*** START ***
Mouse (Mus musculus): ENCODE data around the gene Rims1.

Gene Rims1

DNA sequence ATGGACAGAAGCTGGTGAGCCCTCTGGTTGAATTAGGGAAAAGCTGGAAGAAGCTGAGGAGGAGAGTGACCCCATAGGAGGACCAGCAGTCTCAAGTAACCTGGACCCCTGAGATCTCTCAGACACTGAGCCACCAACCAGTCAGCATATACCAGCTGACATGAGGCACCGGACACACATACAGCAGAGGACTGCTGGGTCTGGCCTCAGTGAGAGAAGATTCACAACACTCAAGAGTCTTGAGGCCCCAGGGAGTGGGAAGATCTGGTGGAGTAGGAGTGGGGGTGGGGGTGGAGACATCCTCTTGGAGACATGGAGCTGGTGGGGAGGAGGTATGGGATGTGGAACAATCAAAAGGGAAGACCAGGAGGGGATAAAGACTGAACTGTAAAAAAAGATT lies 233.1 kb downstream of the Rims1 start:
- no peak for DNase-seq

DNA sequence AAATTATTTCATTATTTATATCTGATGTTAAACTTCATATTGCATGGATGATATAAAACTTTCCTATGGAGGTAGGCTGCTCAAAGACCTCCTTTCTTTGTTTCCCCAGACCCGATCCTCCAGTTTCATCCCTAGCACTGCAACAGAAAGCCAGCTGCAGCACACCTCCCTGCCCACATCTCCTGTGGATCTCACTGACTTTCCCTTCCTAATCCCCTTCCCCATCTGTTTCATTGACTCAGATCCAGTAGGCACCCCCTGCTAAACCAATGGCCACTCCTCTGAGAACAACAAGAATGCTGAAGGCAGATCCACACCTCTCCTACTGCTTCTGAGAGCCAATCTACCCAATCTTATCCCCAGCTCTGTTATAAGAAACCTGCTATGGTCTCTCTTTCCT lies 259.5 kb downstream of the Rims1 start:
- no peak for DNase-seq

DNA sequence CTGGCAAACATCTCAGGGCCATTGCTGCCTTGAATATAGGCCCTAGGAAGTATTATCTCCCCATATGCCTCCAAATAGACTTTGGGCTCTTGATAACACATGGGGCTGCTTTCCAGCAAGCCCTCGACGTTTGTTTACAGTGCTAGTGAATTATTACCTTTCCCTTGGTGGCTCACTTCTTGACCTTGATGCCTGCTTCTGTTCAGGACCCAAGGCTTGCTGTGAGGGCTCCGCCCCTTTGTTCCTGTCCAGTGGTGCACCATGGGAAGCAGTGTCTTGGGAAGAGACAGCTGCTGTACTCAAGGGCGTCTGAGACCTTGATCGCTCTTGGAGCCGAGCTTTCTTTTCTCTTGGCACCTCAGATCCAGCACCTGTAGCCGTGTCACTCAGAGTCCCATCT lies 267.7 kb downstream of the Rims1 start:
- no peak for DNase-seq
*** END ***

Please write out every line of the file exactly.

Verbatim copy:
Mouse (Mus musculus): ENCODE data around the gene Rims1.

Gene Rims1

DNA sequence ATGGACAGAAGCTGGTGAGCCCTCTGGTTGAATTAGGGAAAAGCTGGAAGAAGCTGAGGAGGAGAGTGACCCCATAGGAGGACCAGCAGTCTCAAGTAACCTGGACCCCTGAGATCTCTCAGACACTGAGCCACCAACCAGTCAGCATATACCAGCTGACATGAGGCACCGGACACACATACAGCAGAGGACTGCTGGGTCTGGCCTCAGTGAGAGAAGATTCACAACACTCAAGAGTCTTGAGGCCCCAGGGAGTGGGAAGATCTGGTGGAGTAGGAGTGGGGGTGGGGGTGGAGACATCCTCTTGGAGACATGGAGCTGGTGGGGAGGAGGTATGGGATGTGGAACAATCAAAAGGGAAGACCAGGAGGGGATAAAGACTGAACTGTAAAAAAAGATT lies 233.1 kb downstream of the Rims1 start:
- no peak for DNase-seq

DNA sequence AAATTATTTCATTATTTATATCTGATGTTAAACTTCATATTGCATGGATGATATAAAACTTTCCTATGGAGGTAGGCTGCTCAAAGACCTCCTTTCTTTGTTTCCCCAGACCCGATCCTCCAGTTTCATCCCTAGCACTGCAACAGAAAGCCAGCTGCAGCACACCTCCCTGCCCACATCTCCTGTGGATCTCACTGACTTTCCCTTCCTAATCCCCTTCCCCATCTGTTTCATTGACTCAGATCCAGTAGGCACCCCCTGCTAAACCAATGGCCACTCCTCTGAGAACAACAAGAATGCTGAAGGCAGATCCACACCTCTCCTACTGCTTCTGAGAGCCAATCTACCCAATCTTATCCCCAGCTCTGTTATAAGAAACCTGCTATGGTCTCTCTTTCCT lies 259.5 kb downstream of the Rims1 start:
- no peak for DNase-seq

DNA sequence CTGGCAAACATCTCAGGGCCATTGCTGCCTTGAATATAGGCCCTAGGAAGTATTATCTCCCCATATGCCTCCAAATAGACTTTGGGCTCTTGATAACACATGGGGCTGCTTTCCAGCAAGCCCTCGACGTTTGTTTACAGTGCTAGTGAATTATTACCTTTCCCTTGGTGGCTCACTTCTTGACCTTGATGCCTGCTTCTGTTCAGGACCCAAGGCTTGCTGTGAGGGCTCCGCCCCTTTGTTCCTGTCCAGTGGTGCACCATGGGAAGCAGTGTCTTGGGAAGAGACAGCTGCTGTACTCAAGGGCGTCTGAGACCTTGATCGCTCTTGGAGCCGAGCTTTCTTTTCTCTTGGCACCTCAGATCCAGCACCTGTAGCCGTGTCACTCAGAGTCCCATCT lies 267.7 kb downstream of the Rims1 start:
- no peak for DNase-seq